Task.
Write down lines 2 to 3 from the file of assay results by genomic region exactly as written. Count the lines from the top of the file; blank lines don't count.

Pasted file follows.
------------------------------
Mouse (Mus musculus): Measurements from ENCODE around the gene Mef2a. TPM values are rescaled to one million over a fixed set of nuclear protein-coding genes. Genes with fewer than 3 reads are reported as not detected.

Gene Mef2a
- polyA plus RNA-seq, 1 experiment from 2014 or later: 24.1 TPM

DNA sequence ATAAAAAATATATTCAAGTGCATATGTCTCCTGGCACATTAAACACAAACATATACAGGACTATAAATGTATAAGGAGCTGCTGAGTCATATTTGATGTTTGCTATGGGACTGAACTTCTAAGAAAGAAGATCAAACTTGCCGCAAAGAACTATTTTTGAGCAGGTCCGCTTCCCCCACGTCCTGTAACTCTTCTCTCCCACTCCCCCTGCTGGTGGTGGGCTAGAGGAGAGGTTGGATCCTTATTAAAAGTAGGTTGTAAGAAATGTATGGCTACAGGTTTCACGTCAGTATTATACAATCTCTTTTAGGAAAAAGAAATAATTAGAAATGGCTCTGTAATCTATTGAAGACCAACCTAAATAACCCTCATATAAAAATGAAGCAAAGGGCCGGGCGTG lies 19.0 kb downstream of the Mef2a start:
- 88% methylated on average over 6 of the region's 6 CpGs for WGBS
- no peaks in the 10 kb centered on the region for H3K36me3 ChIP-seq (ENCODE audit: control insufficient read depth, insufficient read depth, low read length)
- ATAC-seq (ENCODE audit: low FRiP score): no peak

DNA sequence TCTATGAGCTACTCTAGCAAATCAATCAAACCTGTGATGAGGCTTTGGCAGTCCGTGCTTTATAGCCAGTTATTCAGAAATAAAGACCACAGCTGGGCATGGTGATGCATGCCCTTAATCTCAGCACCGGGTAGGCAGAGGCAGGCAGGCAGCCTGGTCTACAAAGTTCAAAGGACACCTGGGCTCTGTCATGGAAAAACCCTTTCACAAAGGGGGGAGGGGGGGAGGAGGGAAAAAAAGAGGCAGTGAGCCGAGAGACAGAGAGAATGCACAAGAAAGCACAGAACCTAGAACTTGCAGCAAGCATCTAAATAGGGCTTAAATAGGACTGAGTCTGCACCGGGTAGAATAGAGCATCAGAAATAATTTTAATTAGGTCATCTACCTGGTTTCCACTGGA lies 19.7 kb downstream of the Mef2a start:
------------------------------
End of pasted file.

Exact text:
Gene Mef2a
- polyA plus RNA-seq, 1 experiment from 2014 or later: 24.1 TPM